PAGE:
As was already mentioned, the nineteenth-century Britain was the greatest economic power of the world. During the nineteenth-century the factory system gradually replaced the system of people working in their own homes or in small workshops. In England the textile industry was the first to face changes. This caused great shifts in social structure, making owners of industries and trades people more powerful than ever. However, the industrial revolution created a great demand for female and child labour. While it is true that children had always worked together with their parents, before the nineteenth-century they usually worked part time. In the new textile factories women and children were often made to work very long hours (often twelve hours a day or even longer). The situation improved slightly after 1833, when the first law regulating factory working conditions was passed. Among other things, it set a limit on the number of hours that children could work and made it illegal for children under nine to work in cotton mills. In 1868 the Trades Union Congress was passed, which helped even more for the working conditions to improve.
As far as the political life in nineteenth-century Britain is concerned, the House of Commons was headed by two parties, the Whigs and the Tories. "From the late 1850s onwards, the Whigs became the Liberals; the Tories became the Conservatives." It was a period of great political and social unrest in Britain. It is worth mentioning here that in 1812 a Tory Prime Minister Spencer Perceval was shot. "He was the only British prime minister ever to be assassinated."
The nineteenth century in Britain was marked mostly by industrial development and colonization, which had its positive and negative effects on the British society. It was definitely a period of great changes.
The period between 1837 and 1901 is known as the "Victorian age", named so after the Queen Victoria. There are two historical elements which affected the English society of the nineteenth-century: colonization and industrialization. Both of these brought great increase in wealth, making Britain the leading economic power of its time. From today's perspective, it might seem that the Victorian age was quite conservative, since it was characterized by great prudishness. However, most of the nineteenth-century in Britain was a tremendously exciting period when many artistic styles, literary schools, as well as social, political and religious movements were started. It was a time of prosperity, imperial expansion, and great political reform.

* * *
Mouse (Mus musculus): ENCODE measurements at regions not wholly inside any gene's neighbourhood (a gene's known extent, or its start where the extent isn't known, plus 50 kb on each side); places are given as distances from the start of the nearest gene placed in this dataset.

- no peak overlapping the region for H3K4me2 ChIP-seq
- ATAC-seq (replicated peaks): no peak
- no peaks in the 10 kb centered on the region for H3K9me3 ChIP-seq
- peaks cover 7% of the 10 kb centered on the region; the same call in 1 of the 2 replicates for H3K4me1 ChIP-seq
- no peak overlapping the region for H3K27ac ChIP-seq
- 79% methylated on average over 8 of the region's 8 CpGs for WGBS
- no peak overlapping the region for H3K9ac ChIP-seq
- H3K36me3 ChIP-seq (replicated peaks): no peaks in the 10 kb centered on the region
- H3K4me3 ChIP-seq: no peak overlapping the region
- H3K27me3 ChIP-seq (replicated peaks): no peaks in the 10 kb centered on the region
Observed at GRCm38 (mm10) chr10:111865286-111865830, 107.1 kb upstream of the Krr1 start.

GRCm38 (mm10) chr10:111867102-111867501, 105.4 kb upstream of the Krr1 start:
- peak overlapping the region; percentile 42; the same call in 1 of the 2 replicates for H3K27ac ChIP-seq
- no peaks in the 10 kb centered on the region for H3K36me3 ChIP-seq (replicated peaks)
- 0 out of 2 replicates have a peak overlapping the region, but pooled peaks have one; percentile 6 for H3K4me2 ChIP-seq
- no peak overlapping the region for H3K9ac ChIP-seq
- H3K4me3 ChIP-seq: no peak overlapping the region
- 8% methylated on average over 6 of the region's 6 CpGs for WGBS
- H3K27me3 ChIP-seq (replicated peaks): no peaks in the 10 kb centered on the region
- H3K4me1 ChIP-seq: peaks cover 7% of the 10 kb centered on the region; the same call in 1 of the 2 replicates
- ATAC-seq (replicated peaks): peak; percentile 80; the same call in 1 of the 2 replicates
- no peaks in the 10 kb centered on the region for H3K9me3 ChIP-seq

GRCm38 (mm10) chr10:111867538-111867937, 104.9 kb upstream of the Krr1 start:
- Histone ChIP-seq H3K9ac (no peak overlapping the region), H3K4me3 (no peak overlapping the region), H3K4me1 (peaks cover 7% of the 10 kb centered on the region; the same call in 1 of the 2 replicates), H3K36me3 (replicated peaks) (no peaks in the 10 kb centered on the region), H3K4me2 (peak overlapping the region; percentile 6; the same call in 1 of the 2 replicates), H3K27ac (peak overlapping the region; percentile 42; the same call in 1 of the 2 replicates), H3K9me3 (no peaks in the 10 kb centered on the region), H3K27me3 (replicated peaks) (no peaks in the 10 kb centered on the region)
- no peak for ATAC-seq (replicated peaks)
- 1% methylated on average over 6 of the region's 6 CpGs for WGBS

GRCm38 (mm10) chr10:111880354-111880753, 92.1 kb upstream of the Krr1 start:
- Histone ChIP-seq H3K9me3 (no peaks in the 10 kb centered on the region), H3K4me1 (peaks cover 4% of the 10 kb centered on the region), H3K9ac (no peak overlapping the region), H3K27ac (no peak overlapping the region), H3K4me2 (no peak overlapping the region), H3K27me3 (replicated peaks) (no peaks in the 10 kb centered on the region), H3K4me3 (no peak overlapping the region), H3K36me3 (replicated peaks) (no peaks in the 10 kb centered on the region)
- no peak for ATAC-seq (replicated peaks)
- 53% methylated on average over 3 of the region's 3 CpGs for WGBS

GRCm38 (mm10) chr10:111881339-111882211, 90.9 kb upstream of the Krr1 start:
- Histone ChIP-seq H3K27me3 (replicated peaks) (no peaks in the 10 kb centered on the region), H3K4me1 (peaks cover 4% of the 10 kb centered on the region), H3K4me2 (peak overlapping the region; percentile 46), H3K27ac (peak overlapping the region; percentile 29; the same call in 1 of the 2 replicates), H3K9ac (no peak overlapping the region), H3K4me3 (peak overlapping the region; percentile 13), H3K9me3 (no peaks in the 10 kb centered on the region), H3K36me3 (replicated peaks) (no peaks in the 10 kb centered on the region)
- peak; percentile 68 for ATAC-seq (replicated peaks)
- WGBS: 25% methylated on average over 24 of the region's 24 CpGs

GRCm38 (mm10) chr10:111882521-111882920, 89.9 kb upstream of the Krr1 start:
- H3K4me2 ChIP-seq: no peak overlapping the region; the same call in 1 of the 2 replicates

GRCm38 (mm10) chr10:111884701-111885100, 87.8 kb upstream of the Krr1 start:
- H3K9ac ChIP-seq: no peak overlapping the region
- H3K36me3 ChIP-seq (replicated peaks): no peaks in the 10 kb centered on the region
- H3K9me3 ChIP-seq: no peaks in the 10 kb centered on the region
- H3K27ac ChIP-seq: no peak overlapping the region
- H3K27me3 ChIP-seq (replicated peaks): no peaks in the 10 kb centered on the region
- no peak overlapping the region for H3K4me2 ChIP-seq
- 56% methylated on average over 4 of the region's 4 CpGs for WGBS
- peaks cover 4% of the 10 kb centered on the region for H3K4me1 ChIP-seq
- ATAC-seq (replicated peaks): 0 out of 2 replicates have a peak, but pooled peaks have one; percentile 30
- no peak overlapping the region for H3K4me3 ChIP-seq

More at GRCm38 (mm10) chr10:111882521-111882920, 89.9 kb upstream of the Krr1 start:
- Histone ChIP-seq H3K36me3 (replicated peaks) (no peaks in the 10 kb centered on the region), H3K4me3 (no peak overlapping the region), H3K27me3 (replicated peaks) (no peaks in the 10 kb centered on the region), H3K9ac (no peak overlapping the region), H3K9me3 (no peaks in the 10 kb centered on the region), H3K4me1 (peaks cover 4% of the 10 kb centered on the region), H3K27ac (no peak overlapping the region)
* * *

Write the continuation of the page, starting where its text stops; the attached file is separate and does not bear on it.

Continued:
As far as the society is concerned, there were great changes. The social classes were reforming and the middle classes were gaining more power. There was also an emerging commercial class, which was very wealthy. However, the conditions of the working class (which included many children as well as women) were extremely bad. Even children at the age of three had to work. In coal mines, children used to work from the age of five and often died before the age of twenty-five due to the hard working conditions. Many children (and adults) worked sixteen hours a day. Some writers and intellectuals of this period protested against it. The most prominent was Charles Dickens, who himself worked at the age of twelve. The reforms that were passed did not change the reality of the working classes, although they did gain some rights (e.g. most males over the age of twenty-one gained the right to vote).
In the nineteenth-century there was a great shift of population from rural to urban areas. People seeking better living conditions for their families left everything and populated big cities in search of work. By 1870 Britain had grown from ten million at the start of the century to over twenty-six million. Millions of workers lived in slums or in empty, old decaying upper class houses. They had no sanitation, no water supply, no paved streets, no schools, no law or order, no decent food or new clothing. Many had to walk miles to mill or factory work. Their working hours began at 5.30 a.m. and lasted till 10 p.m. Drinking and abuse were frequent in family lives, since people thought that life had very little to offer them.